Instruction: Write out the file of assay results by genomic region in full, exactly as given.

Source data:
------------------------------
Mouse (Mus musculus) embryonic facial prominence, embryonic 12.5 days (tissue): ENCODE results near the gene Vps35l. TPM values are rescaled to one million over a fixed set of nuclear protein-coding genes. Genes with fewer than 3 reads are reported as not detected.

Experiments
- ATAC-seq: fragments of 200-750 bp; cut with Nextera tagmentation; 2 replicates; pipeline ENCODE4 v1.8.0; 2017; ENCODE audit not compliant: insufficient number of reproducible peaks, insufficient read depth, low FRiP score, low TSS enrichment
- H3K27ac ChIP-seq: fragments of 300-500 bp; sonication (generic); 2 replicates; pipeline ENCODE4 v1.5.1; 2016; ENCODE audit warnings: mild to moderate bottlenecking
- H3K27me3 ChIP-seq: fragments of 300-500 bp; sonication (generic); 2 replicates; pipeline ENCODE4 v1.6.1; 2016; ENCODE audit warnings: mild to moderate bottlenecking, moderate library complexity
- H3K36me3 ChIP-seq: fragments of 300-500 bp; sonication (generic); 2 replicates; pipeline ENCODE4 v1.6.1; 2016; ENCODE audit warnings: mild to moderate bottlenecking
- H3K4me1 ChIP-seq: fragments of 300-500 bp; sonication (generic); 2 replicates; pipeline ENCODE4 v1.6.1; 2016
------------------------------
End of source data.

Mouse (Mus musculus) embryonic facial prominence, embryonic 12.5 days (tissue): ENCODE results near the gene Vps35l. TPM values are rescaled to one million over a fixed set of nuclear protein-coding genes. Genes with fewer than 3 reads are reported as not detected.

Experiments
- ATAC-seq: fragments of 200-750 bp; cut with Nextera tagmentation; 2 replicates; pipeline ENCODE4 v1.8.0; 2017; ENCODE audit not compliant: insufficient number of reproducible peaks, insufficient read depth, low FRiP score, low TSS enrichment
- H3K27ac ChIP-seq: fragments of 300-500 bp; sonication (generic); 2 replicates; pipeline ENCODE4 v1.5.1; 2016; ENCODE audit warnings: mild to moderate bottlenecking
- H3K27me3 ChIP-seq: fragments of 300-500 bp; sonication (generic); 2 replicates; pipeline ENCODE4 v1.6.1; 2016; ENCODE audit warnings: mild to moderate bottlenecking, moderate library complexity
- H3K36me3 ChIP-seq: fragments of 300-500 bp; sonication (generic); 2 replicates; pipeline ENCODE4 v1.6.1; 2016; ENCODE audit warnings: mild to moderate bottlenecking
- H3K4me1 ChIP-seq: fragments of 300-500 bp; sonication (generic); 2 replicates; pipeline ENCODE4 v1.6.1; 2016